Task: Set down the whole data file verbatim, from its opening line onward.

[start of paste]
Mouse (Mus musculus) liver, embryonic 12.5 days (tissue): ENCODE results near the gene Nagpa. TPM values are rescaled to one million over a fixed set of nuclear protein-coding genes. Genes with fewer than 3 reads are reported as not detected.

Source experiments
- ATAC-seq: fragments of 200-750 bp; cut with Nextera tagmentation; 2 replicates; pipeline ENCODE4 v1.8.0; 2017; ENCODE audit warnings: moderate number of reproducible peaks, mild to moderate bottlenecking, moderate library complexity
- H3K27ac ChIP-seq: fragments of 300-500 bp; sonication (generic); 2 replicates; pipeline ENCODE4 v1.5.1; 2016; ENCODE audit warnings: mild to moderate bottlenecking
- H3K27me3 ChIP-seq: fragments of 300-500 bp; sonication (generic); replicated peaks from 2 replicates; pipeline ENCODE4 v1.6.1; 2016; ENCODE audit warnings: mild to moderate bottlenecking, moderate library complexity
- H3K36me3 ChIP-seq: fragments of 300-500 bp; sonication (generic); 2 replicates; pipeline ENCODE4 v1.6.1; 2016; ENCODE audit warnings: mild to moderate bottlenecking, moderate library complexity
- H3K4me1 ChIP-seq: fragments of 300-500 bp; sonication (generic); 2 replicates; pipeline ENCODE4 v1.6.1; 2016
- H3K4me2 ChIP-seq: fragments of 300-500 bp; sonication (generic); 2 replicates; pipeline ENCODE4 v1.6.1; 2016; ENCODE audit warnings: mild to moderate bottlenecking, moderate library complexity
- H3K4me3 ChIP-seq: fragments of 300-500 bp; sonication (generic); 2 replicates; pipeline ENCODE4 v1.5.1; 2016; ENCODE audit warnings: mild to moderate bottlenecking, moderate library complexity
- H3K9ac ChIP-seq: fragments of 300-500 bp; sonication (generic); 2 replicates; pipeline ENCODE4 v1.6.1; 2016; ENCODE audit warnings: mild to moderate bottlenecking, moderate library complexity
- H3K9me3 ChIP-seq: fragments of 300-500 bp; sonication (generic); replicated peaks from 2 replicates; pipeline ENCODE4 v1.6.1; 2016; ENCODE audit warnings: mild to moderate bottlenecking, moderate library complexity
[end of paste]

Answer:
Mouse (Mus musculus) liver, embryonic 12.5 days (tissue): ENCODE results near the gene Nagpa. TPM values are rescaled to one million over a fixed set of nuclear protein-coding genes. Genes with fewer than 3 reads are reported as not detected.

Source experiments
- ATAC-seq: fragments of 200-750 bp; cut with Nextera tagmentation; 2 replicates; pipeline ENCODE4 v1.8.0; 2017; ENCODE audit warnings: moderate number of reproducible peaks, mild to moderate bottlenecking, moderate library complexity
- H3K27ac ChIP-seq: fragments of 300-500 bp; sonication (generic); 2 replicates; pipeline ENCODE4 v1.5.1; 2016; ENCODE audit warnings: mild to moderate bottlenecking
- H3K27me3 ChIP-seq: fragments of 300-500 bp; sonication (generic); replicated peaks from 2 replicates; pipeline ENCODE4 v1.6.1; 2016; ENCODE audit warnings: mild to moderate bottlenecking, moderate library complexity
- H3K36me3 ChIP-seq: fragments of 300-500 bp; sonication (generic); 2 replicates; pipeline ENCODE4 v1.6.1; 2016; ENCODE audit warnings: mild to moderate bottlenecking, moderate library complexity
- H3K4me1 ChIP-seq: fragments of 300-500 bp; sonication (generic); 2 replicates; pipeline ENCODE4 v1.6.1; 2016
- H3K4me2 ChIP-seq: fragments of 300-500 bp; sonication (generic); 2 replicates; pipeline ENCODE4 v1.6.1; 2016; ENCODE audit warnings: mild to moderate bottlenecking, moderate library complexity
- H3K4me3 ChIP-seq: fragments of 300-500 bp; sonication (generic); 2 replicates; pipeline ENCODE4 v1.5.1; 2016; ENCODE audit warnings: mild to moderate bottlenecking, moderate library complexity
- H3K9ac ChIP-seq: fragments of 300-500 bp; sonication (generic); 2 replicates; pipeline ENCODE4 v1.6.1; 2016; ENCODE audit warnings: mild to moderate bottlenecking, moderate library complexity
- H3K9me3 ChIP-seq: fragments of 300-500 bp; sonication (generic); replicated peaks from 2 replicates; pipeline ENCODE4 v1.6.1; 2016; ENCODE audit warnings: mild to moderate bottlenecking, moderate library complexity